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Elisa Goldstein, Ph.D.Elisha Goldstein, Ph.D.
A blog about mindfulness, stress-reduction, psychotherapy and mental health.

When Should Therapists Disclose Their Personal Backgrounds?

Elisha Goldstein, Ph.D. Updated: Jun 28th 2011


therapyYou may or may not have seen the NY Times article on the founder of Dialectical Behavior Therapy (DBT) revealing her own psychological dramas growing up. The article writes, “Marsha Linehan arrived at the Institute of Living on March 9, 1961, at age 17, and quickly became the sole occupant of the seclusion room on the unit known as Thompson Two, for the most severely ill patients. The staff saw no alternative: The girl attacked herself habitually, burning her wrists with cigarettes, slashing her arms, her legs, her midsection, using any sharp object she could get her hands on.” This leads us to a perennial and controversial question: Do clients really want to know the background of their therapist’s life?

When training as a therapist, more often than not the idea is to stay focused on the client and the therapist client relationships, but not to make it about the therapist. So even when a client asks about something personal in the therapist’s life, the classic default is to create an inquiry as to why the client wants to know that information, making it once again about the client.

However, therapists also learn that there is time for personal disclosure if it will somehow benefit the therapeutic process.

Marsha Linehan’s story offers a ray of hope, “Most remarkably, perhaps, Dr. Linehan has reached a place where she can stand up and tell her story, come what will. “I’m a very happy person now,” so it’s a wonderful story to tell. In the same vein, a story coming from a therapist offers that same hope if the projection is that the therapist is doing well after whatever personal trauma they share.  

So one benefit of disclosure may be giving the client a sense of hope. Another benefit is opening up a trusting connection between the therapist and client and a feeling of acceptance. These are core foundations of mental health.

It’s interesting for me because as an author and a therapist, clients walk into my office already knowing some of my personal traumas before I even disclose them. One client told me, “I wish all therapists had a bio that disclosed their personal traumas and how they’ve worked with them throughout their lives. It would make it feel more like an open trusting relationship.”

But is this really what we want? I still think there’s a time and place for disclosure where it supports that sense of hope, connection and acceptance and there’s a time where it’s not as appropriate.

For example, I have a friend who is a therapist and after the client pressing her for more personal information, she revealed that she had been through a similar trauma as the client. The next week the client came in closed down and after a few weeks terminated therapy. At the end of the termination, the therapist asked what had happened and the client said, “After you told me what had happened to you, I didn’t want to burden you with my issues anymore.”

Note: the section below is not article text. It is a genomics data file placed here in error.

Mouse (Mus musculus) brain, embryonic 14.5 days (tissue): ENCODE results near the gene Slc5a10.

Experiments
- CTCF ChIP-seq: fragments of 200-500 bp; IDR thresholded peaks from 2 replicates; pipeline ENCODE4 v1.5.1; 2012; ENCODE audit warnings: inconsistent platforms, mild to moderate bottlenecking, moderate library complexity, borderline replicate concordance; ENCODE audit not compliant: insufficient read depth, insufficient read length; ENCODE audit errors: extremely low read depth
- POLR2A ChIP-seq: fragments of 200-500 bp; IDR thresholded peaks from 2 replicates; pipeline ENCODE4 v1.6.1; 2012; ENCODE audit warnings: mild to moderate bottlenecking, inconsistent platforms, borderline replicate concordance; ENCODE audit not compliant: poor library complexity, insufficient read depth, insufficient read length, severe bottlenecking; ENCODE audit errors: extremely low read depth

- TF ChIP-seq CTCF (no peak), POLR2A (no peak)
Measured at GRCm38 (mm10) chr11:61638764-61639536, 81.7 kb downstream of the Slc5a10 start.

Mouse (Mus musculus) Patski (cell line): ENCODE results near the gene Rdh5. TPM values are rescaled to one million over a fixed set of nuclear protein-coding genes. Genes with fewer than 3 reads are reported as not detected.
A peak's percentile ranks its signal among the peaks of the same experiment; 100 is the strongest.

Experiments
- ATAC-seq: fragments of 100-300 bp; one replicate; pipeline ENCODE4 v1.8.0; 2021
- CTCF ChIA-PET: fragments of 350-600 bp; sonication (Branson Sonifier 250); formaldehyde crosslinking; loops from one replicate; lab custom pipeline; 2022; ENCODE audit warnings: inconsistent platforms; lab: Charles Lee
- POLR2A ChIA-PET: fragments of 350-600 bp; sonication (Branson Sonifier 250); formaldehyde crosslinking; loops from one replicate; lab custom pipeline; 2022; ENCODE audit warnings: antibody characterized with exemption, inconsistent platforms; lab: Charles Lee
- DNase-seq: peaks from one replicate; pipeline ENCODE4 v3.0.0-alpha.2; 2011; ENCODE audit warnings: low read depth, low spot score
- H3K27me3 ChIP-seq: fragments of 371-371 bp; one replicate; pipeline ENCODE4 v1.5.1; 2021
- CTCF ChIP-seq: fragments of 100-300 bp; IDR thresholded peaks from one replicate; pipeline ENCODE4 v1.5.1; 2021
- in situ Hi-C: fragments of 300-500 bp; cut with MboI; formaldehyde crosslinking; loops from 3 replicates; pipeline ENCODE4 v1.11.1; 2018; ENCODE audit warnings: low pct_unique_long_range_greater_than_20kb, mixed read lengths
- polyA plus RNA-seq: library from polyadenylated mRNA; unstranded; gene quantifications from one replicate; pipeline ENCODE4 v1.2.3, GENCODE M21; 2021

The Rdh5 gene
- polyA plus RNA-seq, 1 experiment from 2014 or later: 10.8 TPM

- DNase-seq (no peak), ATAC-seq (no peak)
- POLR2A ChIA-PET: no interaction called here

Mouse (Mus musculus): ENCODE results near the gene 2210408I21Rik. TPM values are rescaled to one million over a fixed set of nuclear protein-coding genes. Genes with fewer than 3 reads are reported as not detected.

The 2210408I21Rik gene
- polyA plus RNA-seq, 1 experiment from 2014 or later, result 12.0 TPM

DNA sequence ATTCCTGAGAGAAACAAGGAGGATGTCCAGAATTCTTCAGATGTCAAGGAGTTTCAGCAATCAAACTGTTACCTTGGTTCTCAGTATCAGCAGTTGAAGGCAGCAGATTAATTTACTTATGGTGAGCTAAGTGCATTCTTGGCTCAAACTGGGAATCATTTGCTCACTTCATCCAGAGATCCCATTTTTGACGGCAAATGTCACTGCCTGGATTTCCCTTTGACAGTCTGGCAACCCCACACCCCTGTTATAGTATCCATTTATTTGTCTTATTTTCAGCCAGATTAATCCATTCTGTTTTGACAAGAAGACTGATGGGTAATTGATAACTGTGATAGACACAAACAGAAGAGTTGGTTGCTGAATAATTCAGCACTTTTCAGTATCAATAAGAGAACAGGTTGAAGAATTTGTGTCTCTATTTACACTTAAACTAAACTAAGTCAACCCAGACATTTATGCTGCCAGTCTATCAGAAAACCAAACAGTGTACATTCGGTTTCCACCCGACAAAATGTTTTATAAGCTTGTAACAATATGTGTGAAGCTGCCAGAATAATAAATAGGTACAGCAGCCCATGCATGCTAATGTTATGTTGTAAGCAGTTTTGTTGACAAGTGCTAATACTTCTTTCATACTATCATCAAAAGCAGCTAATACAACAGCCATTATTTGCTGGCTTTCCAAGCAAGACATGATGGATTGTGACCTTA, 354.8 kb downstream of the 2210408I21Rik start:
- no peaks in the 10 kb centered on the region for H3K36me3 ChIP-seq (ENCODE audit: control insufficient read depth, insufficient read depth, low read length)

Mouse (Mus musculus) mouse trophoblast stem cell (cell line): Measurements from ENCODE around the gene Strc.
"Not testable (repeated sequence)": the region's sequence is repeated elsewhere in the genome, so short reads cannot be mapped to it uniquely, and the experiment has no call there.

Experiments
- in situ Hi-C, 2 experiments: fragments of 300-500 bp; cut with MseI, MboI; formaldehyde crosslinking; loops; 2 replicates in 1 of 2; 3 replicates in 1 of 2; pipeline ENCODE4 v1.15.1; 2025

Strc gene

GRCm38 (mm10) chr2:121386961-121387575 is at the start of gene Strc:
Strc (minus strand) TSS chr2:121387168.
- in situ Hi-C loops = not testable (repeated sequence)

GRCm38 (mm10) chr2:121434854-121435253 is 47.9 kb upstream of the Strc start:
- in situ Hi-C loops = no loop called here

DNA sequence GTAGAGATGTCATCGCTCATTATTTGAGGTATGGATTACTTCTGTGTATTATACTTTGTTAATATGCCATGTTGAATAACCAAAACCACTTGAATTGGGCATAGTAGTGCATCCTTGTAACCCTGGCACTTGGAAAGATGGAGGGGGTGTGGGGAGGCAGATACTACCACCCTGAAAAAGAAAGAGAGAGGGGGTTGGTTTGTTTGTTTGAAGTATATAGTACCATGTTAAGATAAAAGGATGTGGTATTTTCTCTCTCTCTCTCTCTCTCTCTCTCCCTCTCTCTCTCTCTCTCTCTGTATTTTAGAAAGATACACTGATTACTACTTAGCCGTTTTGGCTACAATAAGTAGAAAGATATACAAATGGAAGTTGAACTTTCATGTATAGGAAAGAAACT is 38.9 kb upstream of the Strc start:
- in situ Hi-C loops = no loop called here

As a therapist you might say, “Well, that’s great grist for the mill to work with.” But the client left and so there was not work to be done. Had the therapist disclosed too early? She thinks so.

At the end of the day, I think disclosure comes down to a number of factors; the personality of the therapist and client, the value of the disclosure to the client and therapist relationship, and timing. But these are just my thoughts and this is worth an ongoing discussion.

What do you think either as a therapist or client? Please share your thoughts, stories, and questions below around disclosure, your interaction creates a living wisdom for us all to benefit from. 


Elisha Goldstein, Ph.D.

Elisha Goldstein, Ph.D. is a clinical psychologist in private practice in West Los Angeles and is author of the upcoming book The Now Effect, co-author of A Mindfulness-Based Stress Reduction Workbook, Foreword by Jon Kabat-Zinn, author of the Mindful Solutions audio series, and the Mindfulness at Work™ program currently being adopted in multiple multinational corporations.

Check out Dr. Goldstein's acclaimed CD's on Mindful Solutions for Stress, Anxiety, and Depression, Mindful Solutions for Addiction and RelapsePrevention, and Mindful Solutions for Success and Stress Reduction at Work. -- "They are so relevant, I have marked them as one of my favorites on a handout I give to all new clients" ~ Psychiatrist.

If you're wanting to integrate more mindfulness into your daily life, sign up for his Mindful Living Twitter Feed. Dr. Goldstein is also available for private psychotherapy.

Reader Comments
Discuss this issue below or in our forums.

How much to disclose & when... - Keri - Jun 29th 2011

I remember discussing self-disclosure with my supervisor while I was in training. He suggested when I was tempted to self-disclose, I ask myself "What therapeutic purpose would this disclosure serve?"  Do I think the client will like me better, see me as more like them & make them more comfortable?  Or is it my own "stuff" (countertransference)?  We concluded, "When in doubt, don't."  Over the past 15 years as a therapist, I observed I am more likely to self-disclose when my boundaries are compromised due to stress, illness, grief or too many really challenging clients in my caseload at once.  I recently shared with a depressed client that I take an antidepressant, and had been on them in the past as well.  She asked, "Well, how can you help me if you're depressed, too?"  Then she laughed.  It seemed to further the therapeutic process in that session, but could've just as easily gone the other way.  Thank you for bringing up this continually challenging topic.

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